7. Thou Shalt Remember to Take in the Journey

The goal of climbing Kilimanjaro is to reach the top. But that’s not the only reason to accept the challenge.

Make it a point to revel in the mountain’s majesty – in the lush rainforest, melting glaciers, and the people living in its shadow — along the way. By being singularly focused on reaching the top, you’ll miss the experience and spiritual journey that is Mount Kilimanjaro.

8. Thou Shalt Keep Holy the Summit Days

Your body may start to get used to the daily hikes, but summit days are brutal. Here’s where the trails will be steeper and colder until you reach the top of the mountain. You’ll be tested before being rewarded.

So when you finally reach this holy place, refrain from yelling in ecstasy, dancing wildly, and boasting in the face of the gods.

You should take quiet pleasure in the inner peace you have achieved. Save the ego trip and relish in your own spiritual journey.

9. Thou Shalt Not Covet Thy Neighbor’s Success

You and your fellow trail mates all have the same goal: reaching the Kilimanjaro summit. But our bodies are not all built the same. Regardless of your fitness level and weeks of training, you may not be as fast or able to lift as much as your trail companions. And that’s ok.

If you don’t make it to the summit, you cannot harbor jealousy over your trail mates’ success.

Climbing Kilimanjaro is as much a physical journey as it is a mental and spiritual one; what you learn and achieve on the mountain is entirely different than the journey your neighbors are on. While you revel in the mountain’s majesty, reflect on what you have accomplished. Should the yearning to reach the Uhuru Peak persist, use your trail mates as inspiration to summon the courage to try again.

10. Thou Shalt Not Sacrifice Safety for Price

The popularity of climbing Kilimanjaro has created hundreds of operators willing to take tourists up and down the mountain for much less than others. In order to remain competitive, these agencies often cut corners and sacrifice your safety.

Kilimanjaro is not the place to tighten your budget.

While you don’t need to choose the most expensive company to take you up the mountain, you should look for a solid trekking outfit that doesn’t subcontract their climbs and runs them entirely within house. That means the company you’re booking your adventure with should be responsible for all the gear and equipment used on your Kilimanjaro hike — along with vetting the knowledge, expertise, and character of your guides and porters.

Should an emergency situation happen, you only want to trust the best, most experienced guides on the mountain.

Look for medically trained guides and access to doctors with wilderness experience. A reputable and trustworthy company should also provide adequate meals to keep you properly nourished at high altitude and warm camping and dining tents to make you feel at home when you’re not on the trails.

Don’t risk your safety booking with a fly-by-night operator. It’s important to book your Kilimanjaro climbing expedition with experienced guides like Tusker’s. Experience matters when your life’s on the line.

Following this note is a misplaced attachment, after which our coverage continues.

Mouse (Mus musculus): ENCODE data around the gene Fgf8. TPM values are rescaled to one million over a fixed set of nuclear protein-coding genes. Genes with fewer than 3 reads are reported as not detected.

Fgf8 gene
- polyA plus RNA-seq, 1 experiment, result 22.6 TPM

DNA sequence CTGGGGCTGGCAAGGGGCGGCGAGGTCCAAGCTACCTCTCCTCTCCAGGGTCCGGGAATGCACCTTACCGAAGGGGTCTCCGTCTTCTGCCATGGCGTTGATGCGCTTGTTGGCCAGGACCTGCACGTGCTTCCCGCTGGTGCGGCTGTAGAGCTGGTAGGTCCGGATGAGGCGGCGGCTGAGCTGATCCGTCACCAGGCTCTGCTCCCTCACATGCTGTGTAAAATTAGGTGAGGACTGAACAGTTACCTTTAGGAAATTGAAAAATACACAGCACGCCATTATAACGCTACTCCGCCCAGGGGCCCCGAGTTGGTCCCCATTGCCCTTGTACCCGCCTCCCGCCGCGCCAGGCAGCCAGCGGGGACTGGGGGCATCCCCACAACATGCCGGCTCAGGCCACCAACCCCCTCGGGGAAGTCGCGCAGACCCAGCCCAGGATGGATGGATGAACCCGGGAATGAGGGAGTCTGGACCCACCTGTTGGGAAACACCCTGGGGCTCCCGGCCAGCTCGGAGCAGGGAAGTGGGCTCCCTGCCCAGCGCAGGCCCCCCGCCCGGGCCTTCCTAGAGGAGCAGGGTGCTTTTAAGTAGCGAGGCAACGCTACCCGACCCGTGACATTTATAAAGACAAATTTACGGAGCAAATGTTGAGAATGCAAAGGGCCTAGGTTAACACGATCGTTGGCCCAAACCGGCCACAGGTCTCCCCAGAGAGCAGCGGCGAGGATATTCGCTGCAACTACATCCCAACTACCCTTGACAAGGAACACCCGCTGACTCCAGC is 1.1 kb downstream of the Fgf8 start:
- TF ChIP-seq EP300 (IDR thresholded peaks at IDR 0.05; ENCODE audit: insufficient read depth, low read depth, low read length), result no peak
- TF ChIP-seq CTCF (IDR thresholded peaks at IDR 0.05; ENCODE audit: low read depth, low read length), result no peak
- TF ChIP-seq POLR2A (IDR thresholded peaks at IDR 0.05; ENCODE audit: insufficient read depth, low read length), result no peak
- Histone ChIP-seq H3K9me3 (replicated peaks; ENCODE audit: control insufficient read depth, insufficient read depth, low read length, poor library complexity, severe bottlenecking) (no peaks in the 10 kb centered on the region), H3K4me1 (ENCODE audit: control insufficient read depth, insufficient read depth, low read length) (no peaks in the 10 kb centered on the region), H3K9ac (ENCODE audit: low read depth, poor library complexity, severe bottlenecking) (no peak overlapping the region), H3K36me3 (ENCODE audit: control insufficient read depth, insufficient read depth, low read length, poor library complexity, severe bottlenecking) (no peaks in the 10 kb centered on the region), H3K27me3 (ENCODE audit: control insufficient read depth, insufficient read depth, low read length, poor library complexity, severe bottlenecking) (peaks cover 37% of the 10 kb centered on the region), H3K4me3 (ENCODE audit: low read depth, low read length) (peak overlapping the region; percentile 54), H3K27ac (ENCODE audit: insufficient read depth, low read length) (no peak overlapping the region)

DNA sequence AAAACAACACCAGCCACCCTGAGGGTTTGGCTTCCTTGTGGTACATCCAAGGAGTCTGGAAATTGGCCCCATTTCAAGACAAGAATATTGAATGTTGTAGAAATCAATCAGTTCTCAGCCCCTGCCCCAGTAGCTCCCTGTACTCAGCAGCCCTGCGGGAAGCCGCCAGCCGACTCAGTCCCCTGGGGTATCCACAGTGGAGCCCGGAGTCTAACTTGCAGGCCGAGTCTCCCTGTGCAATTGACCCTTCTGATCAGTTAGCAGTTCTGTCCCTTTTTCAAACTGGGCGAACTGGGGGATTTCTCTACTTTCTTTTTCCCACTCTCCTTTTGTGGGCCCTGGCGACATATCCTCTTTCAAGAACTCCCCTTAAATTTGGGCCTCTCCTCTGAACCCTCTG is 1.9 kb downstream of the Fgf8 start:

These 10 commandments of hiking Kilimanjaro will both guide you along the mountain trail and along your spiritual journey towards an enlightening, life-changing experience. You’ll never forget reaching the Kilimanjaro summit on your own and you’ll make lifelong friends who will always remember the best, most adventurous side of you.

Now just one question remains: Are you ready to become a believer in yourself? 

 

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Comments

  • Pam
    November 16, 2016

    Thou shall get everything on the Tusker list even if you dont know why!

    Great trip! Number 8 is very true. Its over before you know it.

    reply
  • Jim Gobert
    November 17, 2016

    Thou shalt try , like real real hard, to attend to thou’s lavatorial obligations prior to hitting the trail , lest thou unnecessarily violates the holy mountain.

    Thou shalt acknowledge that due to high altitude, thou’s mental processes are not at thou’s best , so thou shalt like try real hard to remember to put on thou’s pants on the morning of summit day , lest thou’s companions shalt piss themselves laughing at thou’s folly

    reply
  • Sharon
    November 22, 2016

    Thou shalt imbibe a minimum of three liters of water every day, even if it results in having to get up during the night to leave some of it behind.

    Thou shalt share thy pictures with thy teammates.

    Thou shalt memorize the Song of Kilimanjaro even if it sticks in thy brain as an earworm in perpetuity.

    reply
  • Gary
    November 22, 2016

    I am an avid hiker! I typically do one day hikes 3 or 4 times a week. Most hikes are 6 miles to 11 miles with considerable elevation gain. Some are up to 22 miles. However, I don’t consider Kili to be a hike, to me it is an experience, the best experience I have ever had. I wish I could explain just how wonderful it was! Tusker brought out the best in Kili.

    reply
  • Dianne Anderson
    November 22, 2016

    That short distance from Stella’s Point to Uhuru Peak wouldn’t have been possible without my Tusker guide supporting me …figuratively that is! At 72 I can look back on my climb to celebrate my 65th year with such love. Only one regret, that my potty wasn’t in the tent with me as I voided those 4 litres throughout the nights.

    reply